Download the full Call for Papers in “PDF Format” or “Word Format”.

 

Spring 2015 Issue

“The Anatomy and Remedy of Trans-generational Conflict”

The International Center for Ethno-Religious Mediation, New York is seeking scholarly papers/articles for the Spring 2015 edition of its journal, Living Together.

The beliefs & attitudes resulting from the trauma inflicted by violent ethno-religious conflict are often passed down through generations. For this edition, we are particularly interested in articles that address any of the following questions: 

  • What are the social and psychological processes at work in trans-generational conflict?
  • What role does governance/policy play in the exacerbation or amelioration of this form of conflict?
  • How can this legacy of violence be stopped/interrupted long enough for effective intervention?
  • Are there programs or practices in place that have demonstrated some promising results?
  • What can we learn, and perhaps incorporate, from emerging conflict mediation and mitigation practices designed to address trans-generational conflict?

Submission Deadline: February 28, 2015

Download the full Call for Papers inPDF Format” or “Word Format”.

 

Understanding the Historical Roots of Boko Haram

Understanding the Historical Roots of Boko Haram

By Bekeh Utietiang

In its March 31, 2014 issue, Time magazine published an article entitled “Nigeria’s Reckless Neglect” by Alexis Okeowo. The premise of Okeowo’s article was that the Islamic military insurgency in North-East Nigeria was as a result of past Nigerian governments’ neglect of social and economic problems of the North leading to one of the highest illiteracy rates in the world. The writer also claimed that investments were done in the oil-rich South at the expense of the North. Such analysis is oversimplified and seen in binaries.

There is no doubt that the current Nigerian government has displayed some high degree of ineptitude when it comes to dealing with the problem of Boko Haram, but one should not be amiss with its complexity. The roots of this problem predate Nigerian independence and can only be understood in its long historical context. The problem is rooted in the scope and nature of British colonial rule in Nigeria, and one can trace a rather complex continuity between what is happening now and the structure that the British set up in the early 1900s.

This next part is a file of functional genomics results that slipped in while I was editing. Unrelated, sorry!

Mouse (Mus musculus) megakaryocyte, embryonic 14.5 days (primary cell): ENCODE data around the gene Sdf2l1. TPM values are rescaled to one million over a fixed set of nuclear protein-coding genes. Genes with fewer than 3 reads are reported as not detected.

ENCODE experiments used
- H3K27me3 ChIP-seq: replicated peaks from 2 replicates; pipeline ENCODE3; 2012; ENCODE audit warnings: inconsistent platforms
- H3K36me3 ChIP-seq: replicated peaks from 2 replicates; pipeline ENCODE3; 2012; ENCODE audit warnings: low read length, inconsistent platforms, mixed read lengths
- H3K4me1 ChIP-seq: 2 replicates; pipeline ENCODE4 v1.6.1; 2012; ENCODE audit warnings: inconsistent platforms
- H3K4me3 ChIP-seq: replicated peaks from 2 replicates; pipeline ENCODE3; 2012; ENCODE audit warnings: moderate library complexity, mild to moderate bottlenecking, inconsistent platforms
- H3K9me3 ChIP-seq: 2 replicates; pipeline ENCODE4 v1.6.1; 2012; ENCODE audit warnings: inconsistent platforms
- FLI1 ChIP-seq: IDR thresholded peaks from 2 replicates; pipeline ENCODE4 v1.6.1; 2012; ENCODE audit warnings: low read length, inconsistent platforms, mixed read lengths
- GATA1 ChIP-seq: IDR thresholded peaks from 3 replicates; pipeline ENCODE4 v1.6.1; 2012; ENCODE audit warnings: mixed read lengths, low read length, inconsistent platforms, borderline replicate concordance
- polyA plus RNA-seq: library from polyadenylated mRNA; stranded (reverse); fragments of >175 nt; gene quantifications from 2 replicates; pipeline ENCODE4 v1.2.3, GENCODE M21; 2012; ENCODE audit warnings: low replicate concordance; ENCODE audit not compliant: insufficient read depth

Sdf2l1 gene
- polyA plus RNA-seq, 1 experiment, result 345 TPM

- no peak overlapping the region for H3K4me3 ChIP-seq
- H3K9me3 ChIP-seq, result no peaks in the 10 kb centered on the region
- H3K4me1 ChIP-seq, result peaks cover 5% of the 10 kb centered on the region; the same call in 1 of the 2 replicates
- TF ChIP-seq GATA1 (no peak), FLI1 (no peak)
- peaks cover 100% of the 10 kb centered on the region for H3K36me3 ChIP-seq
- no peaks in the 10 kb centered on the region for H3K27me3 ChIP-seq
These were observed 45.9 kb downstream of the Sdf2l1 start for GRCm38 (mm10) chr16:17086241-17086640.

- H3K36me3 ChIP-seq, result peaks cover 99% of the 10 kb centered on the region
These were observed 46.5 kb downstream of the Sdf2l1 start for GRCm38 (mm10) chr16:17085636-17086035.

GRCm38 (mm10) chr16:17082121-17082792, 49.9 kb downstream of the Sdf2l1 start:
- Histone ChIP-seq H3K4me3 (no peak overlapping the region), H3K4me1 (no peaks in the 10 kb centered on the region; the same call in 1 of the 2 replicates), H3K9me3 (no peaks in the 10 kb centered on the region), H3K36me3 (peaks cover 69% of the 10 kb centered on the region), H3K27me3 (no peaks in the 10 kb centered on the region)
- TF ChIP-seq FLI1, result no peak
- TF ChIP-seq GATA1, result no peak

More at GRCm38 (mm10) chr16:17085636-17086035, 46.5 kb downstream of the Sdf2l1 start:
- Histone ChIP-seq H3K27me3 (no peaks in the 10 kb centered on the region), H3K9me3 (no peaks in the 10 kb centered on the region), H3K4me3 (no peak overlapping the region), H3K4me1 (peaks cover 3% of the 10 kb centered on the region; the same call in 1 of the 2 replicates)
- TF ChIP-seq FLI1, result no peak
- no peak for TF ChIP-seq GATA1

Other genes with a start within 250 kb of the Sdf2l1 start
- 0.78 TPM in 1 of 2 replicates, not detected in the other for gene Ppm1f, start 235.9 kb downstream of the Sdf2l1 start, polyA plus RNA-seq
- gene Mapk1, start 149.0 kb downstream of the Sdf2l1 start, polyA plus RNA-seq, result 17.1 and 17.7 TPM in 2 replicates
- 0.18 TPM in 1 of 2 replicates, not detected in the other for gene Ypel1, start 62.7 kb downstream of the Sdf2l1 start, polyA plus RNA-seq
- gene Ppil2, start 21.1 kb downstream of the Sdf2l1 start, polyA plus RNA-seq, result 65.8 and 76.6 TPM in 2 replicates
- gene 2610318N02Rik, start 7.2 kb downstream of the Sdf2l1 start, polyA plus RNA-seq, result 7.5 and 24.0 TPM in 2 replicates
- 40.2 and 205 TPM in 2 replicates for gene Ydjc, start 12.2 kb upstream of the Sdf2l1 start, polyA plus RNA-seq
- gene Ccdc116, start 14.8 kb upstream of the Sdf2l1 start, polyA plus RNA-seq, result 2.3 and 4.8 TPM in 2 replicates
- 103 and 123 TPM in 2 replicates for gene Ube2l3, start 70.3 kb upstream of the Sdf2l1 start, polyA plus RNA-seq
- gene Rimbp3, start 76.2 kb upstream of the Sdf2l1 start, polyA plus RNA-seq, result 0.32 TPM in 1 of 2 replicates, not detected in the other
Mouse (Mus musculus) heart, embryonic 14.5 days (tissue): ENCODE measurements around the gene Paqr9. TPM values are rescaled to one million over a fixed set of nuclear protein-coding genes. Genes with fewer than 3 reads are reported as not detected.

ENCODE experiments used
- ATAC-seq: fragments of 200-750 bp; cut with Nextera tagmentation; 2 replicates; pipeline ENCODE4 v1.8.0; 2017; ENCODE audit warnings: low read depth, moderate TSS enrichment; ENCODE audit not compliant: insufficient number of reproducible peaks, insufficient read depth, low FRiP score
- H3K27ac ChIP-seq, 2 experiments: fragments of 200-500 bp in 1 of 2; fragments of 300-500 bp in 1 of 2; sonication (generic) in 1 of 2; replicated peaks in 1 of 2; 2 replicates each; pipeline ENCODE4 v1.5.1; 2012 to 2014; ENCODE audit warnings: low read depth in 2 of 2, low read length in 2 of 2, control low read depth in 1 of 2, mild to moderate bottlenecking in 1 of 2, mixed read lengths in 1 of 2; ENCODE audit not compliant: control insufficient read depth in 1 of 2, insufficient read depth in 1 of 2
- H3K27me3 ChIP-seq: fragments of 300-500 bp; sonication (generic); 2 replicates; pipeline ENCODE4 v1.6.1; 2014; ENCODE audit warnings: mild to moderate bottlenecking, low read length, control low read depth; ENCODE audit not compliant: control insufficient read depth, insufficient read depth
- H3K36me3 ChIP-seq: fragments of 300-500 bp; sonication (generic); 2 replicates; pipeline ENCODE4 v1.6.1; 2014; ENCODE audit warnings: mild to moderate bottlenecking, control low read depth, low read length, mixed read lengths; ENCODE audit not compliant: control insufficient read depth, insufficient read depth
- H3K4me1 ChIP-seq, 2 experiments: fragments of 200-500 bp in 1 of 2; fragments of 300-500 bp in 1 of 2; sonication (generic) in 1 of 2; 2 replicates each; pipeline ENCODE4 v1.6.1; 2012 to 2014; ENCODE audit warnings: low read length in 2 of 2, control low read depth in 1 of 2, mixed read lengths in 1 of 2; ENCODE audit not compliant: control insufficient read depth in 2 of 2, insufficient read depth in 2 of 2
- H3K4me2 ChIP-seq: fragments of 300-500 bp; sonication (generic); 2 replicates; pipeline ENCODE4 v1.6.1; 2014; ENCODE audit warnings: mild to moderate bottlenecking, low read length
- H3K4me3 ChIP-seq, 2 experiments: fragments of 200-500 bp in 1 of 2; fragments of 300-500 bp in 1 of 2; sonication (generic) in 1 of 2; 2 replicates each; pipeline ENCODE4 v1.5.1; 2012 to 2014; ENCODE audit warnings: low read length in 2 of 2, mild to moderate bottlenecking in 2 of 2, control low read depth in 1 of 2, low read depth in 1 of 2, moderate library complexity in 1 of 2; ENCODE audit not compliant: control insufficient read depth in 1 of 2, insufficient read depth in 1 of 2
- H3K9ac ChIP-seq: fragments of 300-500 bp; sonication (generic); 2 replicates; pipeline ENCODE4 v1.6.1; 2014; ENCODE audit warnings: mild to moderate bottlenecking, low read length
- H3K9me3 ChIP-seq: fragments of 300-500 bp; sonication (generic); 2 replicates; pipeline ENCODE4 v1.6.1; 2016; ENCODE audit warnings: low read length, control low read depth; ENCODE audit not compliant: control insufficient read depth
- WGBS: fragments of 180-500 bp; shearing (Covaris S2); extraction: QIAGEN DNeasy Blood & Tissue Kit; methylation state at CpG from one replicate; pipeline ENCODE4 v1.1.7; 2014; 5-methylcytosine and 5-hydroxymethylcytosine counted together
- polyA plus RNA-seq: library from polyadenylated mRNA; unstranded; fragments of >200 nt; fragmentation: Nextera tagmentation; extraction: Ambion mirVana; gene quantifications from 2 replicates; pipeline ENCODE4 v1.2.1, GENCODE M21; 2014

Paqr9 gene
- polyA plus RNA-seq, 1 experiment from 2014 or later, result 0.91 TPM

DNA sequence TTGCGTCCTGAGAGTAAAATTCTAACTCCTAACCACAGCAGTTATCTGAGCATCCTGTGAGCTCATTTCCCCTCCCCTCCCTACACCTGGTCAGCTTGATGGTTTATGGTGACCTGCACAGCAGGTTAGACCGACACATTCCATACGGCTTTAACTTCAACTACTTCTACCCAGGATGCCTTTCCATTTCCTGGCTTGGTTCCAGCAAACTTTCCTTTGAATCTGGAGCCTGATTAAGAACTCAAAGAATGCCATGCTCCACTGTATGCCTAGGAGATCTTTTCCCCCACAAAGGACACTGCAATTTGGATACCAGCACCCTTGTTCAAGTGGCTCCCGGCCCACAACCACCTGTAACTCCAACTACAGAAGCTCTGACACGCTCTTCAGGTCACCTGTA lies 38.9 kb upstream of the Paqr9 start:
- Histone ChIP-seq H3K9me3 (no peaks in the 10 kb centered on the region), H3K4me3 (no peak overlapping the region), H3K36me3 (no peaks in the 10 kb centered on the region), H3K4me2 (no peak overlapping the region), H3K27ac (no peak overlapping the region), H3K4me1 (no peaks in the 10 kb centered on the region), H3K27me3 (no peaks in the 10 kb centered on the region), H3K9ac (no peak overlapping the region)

Prior to the 1914 amalgamation of the Northern and Southern Protectorates of Nigeria into one territory, the British High Commissioner of the Northern Protectorate, Frederick Lugard championed a form of native administration which was known in British colonial history as “Indirect Rule.” In this part of the country, the rule was mainly carried out by Muslim emirs. After 1914, this rule continued and Lugard tried to extend it to the southern part of Nigeria. The danger associated with this rule in the North was that Lugard vociferously prevented Christian missionaries from extending Western education to the North. Sir Hugh Clifford, who succeeded Lugard in 1919 as Governor General of Nigeria, was critical of indirect rule in northern Nigeria as he believed it insulated the North. Clifford, like Lugard, maintained indirect rule for the simple reason that they did not want to wrestle the socio-cultural and religious structure upon which the colonial state rested. The fear was that the presence of missionaries would challenge the colonial structure, which seemed to be stable. For several decades, the education that was exposed to the north was Koranic/Islamic education. While Western education flourished in the South; the North was left behind.

On independence of Nigeria, power was left by the British in the hands of the north with Sir Abubakar Tafawa Balewa, as prime minister, and Chief Nnamdi Azikiwe as the ceremonial president. The vitality of the new independent state was soon to be stifled by the inability of the Nigerian leaders to form a national consensus toward ripping the benefits of self-rule that they had so longed for and promised the people. Sadly, the battle over who controls the “national cake” (the economic resources of Nigeria) wrapped in ethnically based regional parties would soon lead to political strives and ethnic tensions. These resulted in coups and counter-coups that were sectarian in nature. These led to the Nigerian civil war, which in its three years of existence, created mass casualties and ruptured the vestiges of whatever had existed in the name of nationhood.

Flushed with cash from the oil boom of the 1970s, the country that emerged from the war tried to rebuild all that was destroyed during the war. Perhaps, what could not be changed was the mutual suspicion between the ethnic and regional bases that comprised of the Nigerian polity.

To further complicate things, when the southern part of the country, at this time composed of the western and eastern regional governments, introduced very successful programs of universal primary education in 1955 and 1957 respectively, the northern part of the country stayed out of this project because they associated for the most part Western education with Christian education because most of the schools in southern Nigeria were housed in mission locations, headed by mission teachers, and taught Christian religion. The North was content with Islamic education, which if it were only visualized from a distance seemed comparable with the education that was offered by Christian schools in the south. However, Western education was not simply the study of the Bible and catechism, but it imbued its subjects with some core philosophies and values that were necessary for success in a global world; mostly ruled by a Western educational value system. Other subjects beyond Christianity such as arithmetic, history and civics were taught in these schools. This was not the case in the Koranic schools in the North, where the children were taught mainly the memorization of the Koran and the Islamic tenets.